▪ Restrictions on the use of paper and printing ink resulted in canned goods carrying only half-labels.
▪ Many governments thus resort to financing expenditure through domestic bank borrowing and printing money, both of which are inflationary.
▪ For example, one year the Government stopped printing money and instead resorted to issuing cheques valid for 90 days.
▪ Governments were not responsible for this expansion of credit in the sense of running larger deficits and printing money to finance them.
▪ Rotary press a web or reel fed printing press which uses a curved printing plate mounted on the plate cylinder.
▪ Letterset a printing process combining offset printing with a letterpress relief printing plate.
▪ Anodized plate an offset printing plate with a specially treated surface to reduce wear during printing.
▪ Line block a letterpress printing plate made up of solid areas and lines and without tones.
▪ The photographically prepared printing plate when being made is treated chemically so that the image will accept ink and reject water.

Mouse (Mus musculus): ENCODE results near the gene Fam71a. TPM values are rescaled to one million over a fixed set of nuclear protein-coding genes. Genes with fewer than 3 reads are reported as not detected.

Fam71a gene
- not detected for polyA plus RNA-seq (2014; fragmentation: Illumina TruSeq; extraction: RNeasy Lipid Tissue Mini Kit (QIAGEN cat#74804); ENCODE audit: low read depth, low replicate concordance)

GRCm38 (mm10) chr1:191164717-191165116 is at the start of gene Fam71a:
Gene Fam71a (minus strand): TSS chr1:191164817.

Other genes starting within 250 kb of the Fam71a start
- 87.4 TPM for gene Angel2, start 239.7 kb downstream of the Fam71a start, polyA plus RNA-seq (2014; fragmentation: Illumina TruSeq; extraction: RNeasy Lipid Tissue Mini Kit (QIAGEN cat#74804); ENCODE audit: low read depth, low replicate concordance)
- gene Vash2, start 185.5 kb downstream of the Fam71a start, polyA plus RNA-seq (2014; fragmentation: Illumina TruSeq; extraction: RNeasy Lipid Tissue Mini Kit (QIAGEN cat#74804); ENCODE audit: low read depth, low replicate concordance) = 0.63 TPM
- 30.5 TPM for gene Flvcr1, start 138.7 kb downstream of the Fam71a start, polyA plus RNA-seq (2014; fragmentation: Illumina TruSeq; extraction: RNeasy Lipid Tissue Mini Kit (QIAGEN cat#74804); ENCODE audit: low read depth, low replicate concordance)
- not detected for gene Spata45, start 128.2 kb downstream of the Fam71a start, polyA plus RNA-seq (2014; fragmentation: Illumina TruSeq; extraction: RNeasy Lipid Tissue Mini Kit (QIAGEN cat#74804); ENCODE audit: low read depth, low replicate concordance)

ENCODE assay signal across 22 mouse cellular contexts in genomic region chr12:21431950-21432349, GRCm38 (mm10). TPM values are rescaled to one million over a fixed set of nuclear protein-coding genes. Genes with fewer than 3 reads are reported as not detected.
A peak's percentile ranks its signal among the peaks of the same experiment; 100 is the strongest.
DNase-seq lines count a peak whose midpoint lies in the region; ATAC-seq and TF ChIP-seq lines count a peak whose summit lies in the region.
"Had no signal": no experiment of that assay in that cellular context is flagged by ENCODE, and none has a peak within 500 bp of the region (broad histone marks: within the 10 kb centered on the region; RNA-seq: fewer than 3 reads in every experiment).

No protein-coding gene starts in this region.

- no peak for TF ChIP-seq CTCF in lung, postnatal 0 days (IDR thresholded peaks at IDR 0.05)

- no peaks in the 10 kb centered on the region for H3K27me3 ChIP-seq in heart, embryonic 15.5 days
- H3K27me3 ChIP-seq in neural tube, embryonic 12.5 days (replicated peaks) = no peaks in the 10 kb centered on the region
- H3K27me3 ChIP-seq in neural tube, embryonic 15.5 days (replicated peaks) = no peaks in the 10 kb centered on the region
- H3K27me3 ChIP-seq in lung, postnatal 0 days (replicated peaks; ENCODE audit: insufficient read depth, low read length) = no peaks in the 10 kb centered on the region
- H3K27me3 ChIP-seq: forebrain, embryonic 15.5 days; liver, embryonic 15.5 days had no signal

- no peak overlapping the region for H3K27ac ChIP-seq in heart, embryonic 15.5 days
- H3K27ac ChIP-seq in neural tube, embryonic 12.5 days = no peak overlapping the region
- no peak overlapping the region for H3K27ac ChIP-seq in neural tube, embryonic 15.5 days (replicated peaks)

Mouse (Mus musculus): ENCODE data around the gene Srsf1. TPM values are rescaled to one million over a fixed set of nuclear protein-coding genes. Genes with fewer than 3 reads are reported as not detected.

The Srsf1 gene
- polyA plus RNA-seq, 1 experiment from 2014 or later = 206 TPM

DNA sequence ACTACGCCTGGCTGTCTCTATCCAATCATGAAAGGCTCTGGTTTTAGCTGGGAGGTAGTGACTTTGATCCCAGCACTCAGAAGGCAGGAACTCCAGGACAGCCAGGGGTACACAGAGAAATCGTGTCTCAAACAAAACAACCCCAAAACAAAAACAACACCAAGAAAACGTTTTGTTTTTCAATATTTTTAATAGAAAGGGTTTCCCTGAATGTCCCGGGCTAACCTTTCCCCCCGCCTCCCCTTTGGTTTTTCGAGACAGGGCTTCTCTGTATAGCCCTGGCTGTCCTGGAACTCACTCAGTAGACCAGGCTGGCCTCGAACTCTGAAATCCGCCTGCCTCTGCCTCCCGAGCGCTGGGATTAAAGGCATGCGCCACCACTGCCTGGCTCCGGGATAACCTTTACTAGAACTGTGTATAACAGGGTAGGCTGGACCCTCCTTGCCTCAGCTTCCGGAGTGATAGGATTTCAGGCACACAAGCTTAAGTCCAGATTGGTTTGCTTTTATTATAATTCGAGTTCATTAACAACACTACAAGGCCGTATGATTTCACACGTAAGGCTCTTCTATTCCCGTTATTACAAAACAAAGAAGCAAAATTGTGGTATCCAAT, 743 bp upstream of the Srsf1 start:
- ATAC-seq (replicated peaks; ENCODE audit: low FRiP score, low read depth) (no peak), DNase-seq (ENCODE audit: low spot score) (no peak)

▪ Paper plate a short run offset printing plate on which matter can be typed directly.
▪ There has suddenly appeared a multitude of banners and pamphlets from these printing presses of the trees.
▪ The documents travel from printing press to wastepaper basket in one uninterrupted motion.
▪ Last, but not least, workers have fretted about being displaced by machines ever since the invention of the printing press.
▪ Pupils learn about how a printing press works.
▪ The Communist Party and various affiliates control nearly all Soviet printing presses and broadcasting stations.
▪ Sheet fed a printing press which prints single sheets of paper, not reels.
▪ By Saturday new plates had been made and the printing presses re-set.
▪ Ivan's son Djuradj is honoured as the first man to introduce a printing press into the Balkans.
▪ In 1836 Baxter received a royal patent for his printing process.
▪ Broadly speaking, the printing process falls into two stages, typesetting and printing.
▪ Letterset a printing process combining offset printing with a letterpress relief printing plate.
▪ Lithography a printing process based on the principle of the natural aversion of water to grease.
▪ Photographers also need to be informed of the printing process involved in the publications for which the picture is intended.